P.K.BALACHANDRAN | 12 DECEMBER, 2017
China woos India’s neighbours with high finance and few conditions
COLOMBO: Even a casual observer of the South Asian scene will notice that resurgent China has become a major player in South Asian economics and politics, seriously threatening India’s traditional status as the regional hegemon.
This is generally and simplistically attributed to China’s ability and willingness to finance schemes of interest to the countries of the region while its rivals, India included, are reluctant to loosen their purse strings either because they do not have the money or because they look at projects from the point of view of viability in economic terms, in contrast to China which looks at economic projects from a political and geo-strategic point of view.
But the factor which actually determines the attitude of South Asian countries is not China’s financial ability or its financial daring, but its avowed policy of not interfering in the internal affairs of these countries.
This is the reason why the Chinese dragon is seen as being benign, and India as being a juggernaut out to crush the small countries in its neighborhood.
Realizing that this attribute is critical for its success in the region, China went out of the way to state it in the Joint Sino-Maldivian Communique issued on December 7 during the visit of the Maldivian President Abdulla Yameen to China.
The communiqué said that China “adheres to the principle of non-interference in internal affairs and supports Maldives’ independent choice of a development path which suits its domestic features.” Through this statement, China has sought to reach out to all countries in the South Asian region.
China’s statement was manna from heaven for the Yameen regime which is under pressure from the West to deliver on human and political rights, apparently as part of a campaign to bring about a regime change with the help of the opposition Maldivian Democratic Party (MDP).
As of now, countries of the South Asian region see China as a “benign benefactor” while India is not seen as such. These countries automatically assume that Indian aid has strings attached and that is part of a scheme to shape domestic politics to suit its exclusive interest which, according to them, is perpetual dominance over the region.
Even the best Indian schemes get rejected or remain unimplemented because of the lurking suspicion about India’s political intentions.
Recipients of Indian aid deliberately brush under the carpet the fact that, in contrast with Chinese aid, it is at least 30% in grant form while Chinese aid is almost completely in loan form given at a high rate of interest (4 to 6% in some cases in Sri Lanka).
In Sri Lanka, former President Mahinda Rajapaksa saw India as being the key partner in a West-led coalition to throw him out of office for following an independent (in this case a pro-China) policy. The present regime led by President Maithripala Sirisena began by welcoming India and the West sidelining China, but within two years reversed the policy. It has been keeping Indian projects on the shelf while forging ahead with the implementation of Chinese projects.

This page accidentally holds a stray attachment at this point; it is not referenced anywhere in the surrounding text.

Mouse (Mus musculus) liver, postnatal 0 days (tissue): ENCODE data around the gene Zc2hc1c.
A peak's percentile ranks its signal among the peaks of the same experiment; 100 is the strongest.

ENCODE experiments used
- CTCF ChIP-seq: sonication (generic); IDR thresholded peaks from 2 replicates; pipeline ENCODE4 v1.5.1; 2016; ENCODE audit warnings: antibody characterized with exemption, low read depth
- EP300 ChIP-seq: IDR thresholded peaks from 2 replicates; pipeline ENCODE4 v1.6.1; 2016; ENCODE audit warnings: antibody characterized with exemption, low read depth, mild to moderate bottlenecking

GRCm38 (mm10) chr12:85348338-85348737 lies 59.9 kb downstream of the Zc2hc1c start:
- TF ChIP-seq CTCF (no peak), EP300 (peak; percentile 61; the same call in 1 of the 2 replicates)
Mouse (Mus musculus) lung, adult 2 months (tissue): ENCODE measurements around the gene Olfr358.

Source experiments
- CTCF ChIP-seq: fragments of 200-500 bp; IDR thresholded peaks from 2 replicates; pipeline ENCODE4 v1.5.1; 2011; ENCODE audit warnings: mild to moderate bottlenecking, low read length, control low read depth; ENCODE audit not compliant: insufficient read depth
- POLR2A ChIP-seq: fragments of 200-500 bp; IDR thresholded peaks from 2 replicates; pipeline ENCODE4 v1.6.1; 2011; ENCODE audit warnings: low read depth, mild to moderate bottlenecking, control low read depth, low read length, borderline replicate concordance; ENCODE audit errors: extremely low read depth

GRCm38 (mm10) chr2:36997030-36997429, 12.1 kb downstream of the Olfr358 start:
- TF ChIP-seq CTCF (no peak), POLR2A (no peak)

The Sri Lankan government is forging ahead with the implementation of the controversial Hambantota port project on terms more favorable to China than what was agreed upon when the “pro-Chinese” Rajapaksa was in power. Furthermore, Prime Minister Ranil Wickremesinghe, thought to be the most pro-West and pro-India Sri Lankan leader, declared publicly that Sri Lanka is now part of China’s OBOR and the 21st.Century Maritime Silk Route projects, schemes India has been warning Sri Lanka and other countries against.
India’s plea that the financial terms of the OBOR schemes will land the host countries in a debt trap has fallen on deaf ears. These countries want funds and that too fast, which only China can and does provide. And in their view, the OBOR is not only a good source of funding but is also free of political strings.
The Sheikh Hasina regime in Bangladesh, generally thought to be pro-India, has made up with China. It is not only welcoming Chinese economic and military aid but has also made Bangladesh a part of OBOR.
India failed to help Bangladesh’s pro-Indian regime at its hour of need when more than 600,000 Rohingya refugees had poured in from troubled Myanmar. Indian Prime Minister Modi dealt a body blow to Bangladesh when he fully backed the Myanmar government’s military campaign against the hapless Rohingya of Rakhine State blaming ‘Islamic terrorists” among them for their plight. Reducing the Rohingya exodus to a covert plan of Islamic terrorists to infiltrate into India was considered unfair and contemptible.